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State will pay $750,000 to family of veteran who died after legionella found in nursing home's water

Michelle Rindels
Michelle Rindels
GovernmentHealth Care

Gov. Brian Sandoval apologized to the family of an 88-year-old man who died at the Nevada State Veterans Home in 2015 after legionella bacteria was found in the water, then voted Tuesday to approve a $750,000 payout to his survivors.

The settlement with World War II veteran Charles Demos’ five children comes after the family sued the state on a litany of grounds, alleging negligence, wrongful death, elder abuse, infliction of emotional distress, negligent hiring, training and supervision and breach of contract. A court denied the state’s motion to dismiss the case, and officials with the Nevada attorney general’s office said lawsuit costs could have spiraled to $2.5 million absent a settlement.

“I feel horrible that this has happened,” Sandoval said at a Board of Examiners meeting where the settlement was approved. “It’s a tragedy. This is a gentleman who served our country with distinction … I think this is a fair settlement and I just want to make sure that it was clear on the record that they have my apology.”

Demos, who would have turned 91 on Monday, was a member of the U.S. Navy Judge Advocate General Corps and had a decades-long legal career in Florida before retiring in 2010. After moving to the veterans’ home in Boulder City, he served two terms as president of residents at the nursing home and enjoyed playing chess and talking politics.

A family member described him as clever and gregarious. Secretary of State Barbara Cegavske, who voted in favor of the settlement, said that she had met him in parades and at the home.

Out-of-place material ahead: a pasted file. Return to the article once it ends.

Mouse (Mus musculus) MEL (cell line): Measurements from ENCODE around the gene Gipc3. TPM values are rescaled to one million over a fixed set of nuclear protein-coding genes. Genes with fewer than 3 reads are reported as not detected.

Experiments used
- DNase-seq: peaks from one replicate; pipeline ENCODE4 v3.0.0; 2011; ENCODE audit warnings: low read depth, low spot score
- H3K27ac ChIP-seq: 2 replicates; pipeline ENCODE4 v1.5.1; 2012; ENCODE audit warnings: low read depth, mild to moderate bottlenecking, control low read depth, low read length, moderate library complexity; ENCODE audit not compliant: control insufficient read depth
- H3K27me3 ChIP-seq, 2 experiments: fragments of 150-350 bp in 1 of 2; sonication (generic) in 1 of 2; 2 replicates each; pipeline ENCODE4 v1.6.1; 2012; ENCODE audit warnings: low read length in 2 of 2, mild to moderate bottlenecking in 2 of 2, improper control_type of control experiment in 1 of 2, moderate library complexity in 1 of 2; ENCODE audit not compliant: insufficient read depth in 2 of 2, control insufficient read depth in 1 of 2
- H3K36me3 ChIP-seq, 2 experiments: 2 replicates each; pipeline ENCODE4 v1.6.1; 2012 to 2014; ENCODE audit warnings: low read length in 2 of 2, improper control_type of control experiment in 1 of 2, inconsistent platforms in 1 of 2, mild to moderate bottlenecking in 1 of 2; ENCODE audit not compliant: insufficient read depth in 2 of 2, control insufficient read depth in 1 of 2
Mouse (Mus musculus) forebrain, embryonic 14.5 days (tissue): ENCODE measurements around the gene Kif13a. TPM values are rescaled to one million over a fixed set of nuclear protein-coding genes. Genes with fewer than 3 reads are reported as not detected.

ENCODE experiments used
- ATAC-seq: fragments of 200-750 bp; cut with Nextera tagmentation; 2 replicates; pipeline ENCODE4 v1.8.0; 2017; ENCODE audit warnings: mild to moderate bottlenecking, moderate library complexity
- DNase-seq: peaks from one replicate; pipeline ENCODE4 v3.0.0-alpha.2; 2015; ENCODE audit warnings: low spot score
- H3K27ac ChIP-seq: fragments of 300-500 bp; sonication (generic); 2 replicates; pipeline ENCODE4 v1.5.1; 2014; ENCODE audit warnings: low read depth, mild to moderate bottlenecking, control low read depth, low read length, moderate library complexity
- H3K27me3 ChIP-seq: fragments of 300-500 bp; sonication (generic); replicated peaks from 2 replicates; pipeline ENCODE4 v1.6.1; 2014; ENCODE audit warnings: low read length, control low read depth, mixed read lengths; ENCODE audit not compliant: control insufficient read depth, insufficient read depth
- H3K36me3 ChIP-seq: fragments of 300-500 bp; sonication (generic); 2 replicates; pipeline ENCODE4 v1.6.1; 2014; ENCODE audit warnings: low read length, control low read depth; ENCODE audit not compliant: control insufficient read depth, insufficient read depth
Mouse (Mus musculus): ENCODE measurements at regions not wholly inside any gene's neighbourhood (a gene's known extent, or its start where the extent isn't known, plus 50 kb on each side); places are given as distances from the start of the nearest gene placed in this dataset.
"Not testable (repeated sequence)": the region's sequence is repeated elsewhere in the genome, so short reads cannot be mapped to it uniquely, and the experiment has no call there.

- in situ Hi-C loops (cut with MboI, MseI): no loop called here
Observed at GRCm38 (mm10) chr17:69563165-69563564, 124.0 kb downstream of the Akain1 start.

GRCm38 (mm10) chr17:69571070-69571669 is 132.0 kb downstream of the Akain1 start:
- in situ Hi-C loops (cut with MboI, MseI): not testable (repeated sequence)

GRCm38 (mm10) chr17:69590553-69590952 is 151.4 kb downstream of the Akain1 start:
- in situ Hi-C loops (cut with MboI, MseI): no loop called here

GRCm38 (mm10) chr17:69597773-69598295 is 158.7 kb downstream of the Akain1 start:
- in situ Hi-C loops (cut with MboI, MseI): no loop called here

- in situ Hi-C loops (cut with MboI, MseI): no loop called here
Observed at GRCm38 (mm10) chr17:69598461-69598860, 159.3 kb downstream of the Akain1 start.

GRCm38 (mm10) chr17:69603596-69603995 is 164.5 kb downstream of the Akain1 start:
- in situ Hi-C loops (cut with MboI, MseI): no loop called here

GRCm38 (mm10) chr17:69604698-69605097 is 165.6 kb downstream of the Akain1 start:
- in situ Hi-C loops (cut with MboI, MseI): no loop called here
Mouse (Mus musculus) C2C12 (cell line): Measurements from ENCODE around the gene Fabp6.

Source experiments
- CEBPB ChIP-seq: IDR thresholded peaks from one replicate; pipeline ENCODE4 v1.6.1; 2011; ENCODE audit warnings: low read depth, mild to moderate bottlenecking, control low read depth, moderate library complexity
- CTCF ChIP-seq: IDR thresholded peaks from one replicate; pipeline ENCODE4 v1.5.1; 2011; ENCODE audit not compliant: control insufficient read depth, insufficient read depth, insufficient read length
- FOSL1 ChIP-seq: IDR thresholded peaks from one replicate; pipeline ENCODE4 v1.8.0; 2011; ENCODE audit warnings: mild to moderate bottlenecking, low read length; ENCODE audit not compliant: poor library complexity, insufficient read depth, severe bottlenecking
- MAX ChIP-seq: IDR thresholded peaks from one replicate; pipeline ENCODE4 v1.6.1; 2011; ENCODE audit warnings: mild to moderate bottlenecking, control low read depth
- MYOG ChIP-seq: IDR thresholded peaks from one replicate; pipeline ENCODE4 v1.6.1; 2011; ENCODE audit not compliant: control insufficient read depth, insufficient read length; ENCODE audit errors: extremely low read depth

Demos tested positive for legionella bacteria April 2015 and died shortly after; his death certificate cited leukemia as well as aspiration and legionella pneumonia as the causes. Several water samples at the nursing home came back positive for legionella, which can sicken people who inhale small droplets of contaminated water.

The family’s lawsuit had alleged that an administrator at the home had urged the family to keep quiet about the legionella.

Veterans home officials said they immediately took action to eradicate the bacteria through heat treatments, heavy chlorination and by replacing the water system. Since then, water has been tested for legionella at least quarterly, and the home has received a grant from the Veterans Administration that will help it buy a monochloramine system — something that’s thought to be 10 times more effective at disinfecting water than the existing system.

“Our staff and residents were devastated by the loss of Mr. Demos.  He was a beloved member of the veterans home community and our hearts go out to the Demos family,” said Kat Miller, director of the Nevada Department of Veterans Services. “We want to assure our Veterans and their families that we remain committed to providing the best care possible for Nevada's heroes—and we will take every action possible to prevent this from ever occurring again.”

Miller said that the Centers for Medicare and Medicaid Services created a new rule in June 2017 that nursing homes receiving their funding must periodically test their water for the bacteria. Healthy people who are exposed to legionella usually don’t get sick, but elderly and medically fragile people are more likely to develop Legionnaire’s disease, which leads to death in about 1 in 10 cases, according to the Centers for Disease Control and Prevention.  

Although he called the death a tragedy, Sandoval said he has great respect for the veterans services agency and believes its employees care deeply about their clients.

"I also don’t want this record to give the impression that the veteran’s home is substandard in any way,” he said about the 15-year-old nursing home, which ranked highly on the U.S. News & World Report’s nursing home rankings. “I know that the veterans home and veterans services has learned from this. I know that there has been corrective action that has been taken to ensure something like this doesn’t happen again.”

The complaint could turn into a class-action lawsuit, although the state says no other residents at the home were diagnosed with legionella pneumonia and the attorney general’s chief of complex litigation, Steven Shevorski, testified that it was unlikely other plaintiffs would come forward more than two years after the bacteria was found at the home.

As part of the settlement, Demos will be memorialized with a permanent plaque in a planter box at the veterans home where he used to garden. Miller said Demos, whose name and military titles will also be inscribed on the marker, was partial to roses.

“The love he planted in this special garden and in our hearts will grow forever,” the plaque will read.


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